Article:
Essentially, getting a DBA is like Clark Kent conducting his hero work under the name Superman.

Legal Zoom

How to file a DBA

The requirements for filing a DBA vary from state to state, city to city, and even depending on the type of business structure you use. The general process requires filing paperwork with your county clerk and state government. Expect filing fees to range from $10 to $100.

Some states require you to announce a “public notice,” informing your local area that you intend to register a new name. This notification process might mean that you take an ad in a local newspaper to officially announce your new business name for a certain period of time.

As you prepare to register your DBA, keep in mind that there are some restrictions as to what you can call your business. You aren’t permitted to register a DBA name that has a corporate ending (e.g., Inc., LLC, or Corp). This is to prevent a business from misleading consumers as to its corporate status. Likewise, it’s generally forbidden to register a DBA that uses banking-related words or words that could be associated with a governmental entity.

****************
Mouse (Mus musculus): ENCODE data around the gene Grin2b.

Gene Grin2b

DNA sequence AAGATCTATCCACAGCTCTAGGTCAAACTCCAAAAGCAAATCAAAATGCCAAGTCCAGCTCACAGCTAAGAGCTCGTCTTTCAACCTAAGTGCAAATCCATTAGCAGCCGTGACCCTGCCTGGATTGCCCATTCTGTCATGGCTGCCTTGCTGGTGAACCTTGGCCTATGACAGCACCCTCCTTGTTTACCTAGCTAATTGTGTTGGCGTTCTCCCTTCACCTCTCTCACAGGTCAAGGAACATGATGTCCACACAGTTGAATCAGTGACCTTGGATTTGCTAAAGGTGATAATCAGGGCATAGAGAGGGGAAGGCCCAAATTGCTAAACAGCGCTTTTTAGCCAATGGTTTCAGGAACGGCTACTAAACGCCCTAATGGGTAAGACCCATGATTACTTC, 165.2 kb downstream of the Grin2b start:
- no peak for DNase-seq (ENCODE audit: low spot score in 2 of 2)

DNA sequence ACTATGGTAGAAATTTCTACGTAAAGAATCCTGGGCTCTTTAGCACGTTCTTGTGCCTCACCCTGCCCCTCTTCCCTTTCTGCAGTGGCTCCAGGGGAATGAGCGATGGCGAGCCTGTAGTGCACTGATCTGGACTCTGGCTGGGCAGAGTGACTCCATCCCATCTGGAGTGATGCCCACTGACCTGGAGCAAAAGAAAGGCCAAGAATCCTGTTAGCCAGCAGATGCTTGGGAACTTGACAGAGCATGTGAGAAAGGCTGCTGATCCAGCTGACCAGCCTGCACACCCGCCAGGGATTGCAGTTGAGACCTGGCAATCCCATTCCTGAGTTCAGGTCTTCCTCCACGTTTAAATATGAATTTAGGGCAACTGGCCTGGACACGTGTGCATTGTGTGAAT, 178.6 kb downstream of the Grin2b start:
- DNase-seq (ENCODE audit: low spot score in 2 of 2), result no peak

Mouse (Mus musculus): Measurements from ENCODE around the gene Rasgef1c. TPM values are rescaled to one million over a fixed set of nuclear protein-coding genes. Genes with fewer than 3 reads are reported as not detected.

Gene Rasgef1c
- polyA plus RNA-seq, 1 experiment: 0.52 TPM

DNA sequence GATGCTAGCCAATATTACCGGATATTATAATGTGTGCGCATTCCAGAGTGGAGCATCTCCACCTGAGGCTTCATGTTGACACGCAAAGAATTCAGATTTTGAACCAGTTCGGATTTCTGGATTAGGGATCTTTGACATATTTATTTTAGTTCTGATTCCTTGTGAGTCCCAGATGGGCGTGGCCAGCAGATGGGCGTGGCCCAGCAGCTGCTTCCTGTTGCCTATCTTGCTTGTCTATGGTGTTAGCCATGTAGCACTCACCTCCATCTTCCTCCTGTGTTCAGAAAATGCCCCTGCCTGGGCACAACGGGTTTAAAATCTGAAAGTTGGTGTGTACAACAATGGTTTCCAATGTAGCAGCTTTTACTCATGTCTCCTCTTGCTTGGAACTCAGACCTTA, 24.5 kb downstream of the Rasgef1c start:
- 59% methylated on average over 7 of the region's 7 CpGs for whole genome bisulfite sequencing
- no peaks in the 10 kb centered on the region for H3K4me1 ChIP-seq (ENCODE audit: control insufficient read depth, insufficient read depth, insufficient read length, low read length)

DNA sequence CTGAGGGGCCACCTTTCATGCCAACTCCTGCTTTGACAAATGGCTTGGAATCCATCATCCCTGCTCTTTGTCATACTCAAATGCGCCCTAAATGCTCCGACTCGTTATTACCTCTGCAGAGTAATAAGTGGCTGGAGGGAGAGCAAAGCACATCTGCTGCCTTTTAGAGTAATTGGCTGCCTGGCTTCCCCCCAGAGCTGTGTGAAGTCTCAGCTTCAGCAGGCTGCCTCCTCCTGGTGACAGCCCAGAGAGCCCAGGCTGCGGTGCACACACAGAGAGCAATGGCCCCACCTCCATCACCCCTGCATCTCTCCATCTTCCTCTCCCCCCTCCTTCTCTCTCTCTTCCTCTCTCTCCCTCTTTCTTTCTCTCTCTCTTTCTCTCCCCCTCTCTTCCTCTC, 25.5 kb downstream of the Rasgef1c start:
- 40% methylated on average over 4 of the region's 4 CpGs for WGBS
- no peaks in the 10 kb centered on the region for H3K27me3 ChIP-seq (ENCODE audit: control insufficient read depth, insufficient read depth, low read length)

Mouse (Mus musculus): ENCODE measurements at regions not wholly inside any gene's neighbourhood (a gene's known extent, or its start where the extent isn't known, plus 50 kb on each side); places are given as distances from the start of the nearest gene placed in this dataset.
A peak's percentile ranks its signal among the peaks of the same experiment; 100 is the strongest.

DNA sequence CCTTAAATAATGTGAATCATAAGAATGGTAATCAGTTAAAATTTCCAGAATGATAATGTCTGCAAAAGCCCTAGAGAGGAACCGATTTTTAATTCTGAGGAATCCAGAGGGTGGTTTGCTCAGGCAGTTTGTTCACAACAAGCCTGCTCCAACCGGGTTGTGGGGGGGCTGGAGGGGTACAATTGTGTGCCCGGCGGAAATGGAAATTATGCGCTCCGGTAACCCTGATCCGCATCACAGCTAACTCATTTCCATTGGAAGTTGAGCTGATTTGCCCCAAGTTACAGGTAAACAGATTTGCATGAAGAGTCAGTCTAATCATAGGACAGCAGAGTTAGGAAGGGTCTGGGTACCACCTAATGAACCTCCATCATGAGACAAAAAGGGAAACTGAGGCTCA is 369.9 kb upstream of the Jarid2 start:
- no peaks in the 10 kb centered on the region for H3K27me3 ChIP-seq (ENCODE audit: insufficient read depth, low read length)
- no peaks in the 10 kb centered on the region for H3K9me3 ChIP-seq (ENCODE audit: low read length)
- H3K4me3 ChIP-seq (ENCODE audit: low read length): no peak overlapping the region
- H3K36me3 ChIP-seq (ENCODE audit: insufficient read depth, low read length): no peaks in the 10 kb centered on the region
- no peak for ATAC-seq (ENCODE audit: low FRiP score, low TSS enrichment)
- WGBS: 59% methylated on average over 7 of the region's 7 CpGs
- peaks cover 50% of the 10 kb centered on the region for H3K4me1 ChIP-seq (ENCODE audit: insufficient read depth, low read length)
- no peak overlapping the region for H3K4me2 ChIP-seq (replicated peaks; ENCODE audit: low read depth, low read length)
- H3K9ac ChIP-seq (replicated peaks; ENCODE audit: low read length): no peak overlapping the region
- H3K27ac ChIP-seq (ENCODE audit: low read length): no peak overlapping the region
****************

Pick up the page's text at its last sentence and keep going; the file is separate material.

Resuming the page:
Before you get attached to your preferred DBA, search within your jurisdiction to ensure no one else has already filed for the same name.

[Read more: How to Trademark Your Startup Business Name]

Are there downsides to filing a DBA?

Filing a DBA is not the same as changing your business identity. A sole proprietor can’t file a DBA and establish personal asset protection. If something goes wrong in the course of running your business, you as the sole proprietor could still be liable in a lawsuit. DBAs are related to the naming of your business only.

The other potential drawback to registering as a DBA is that it doesn’t preclude another business from using your new assumed name as their own. “In fact, if you have a DBA filed with the state and someone decides to form a formal business entity under that name, you’ll actually have to choose another name, because the business formation process would reserve the name for that other company,” wrote ZenBusiness.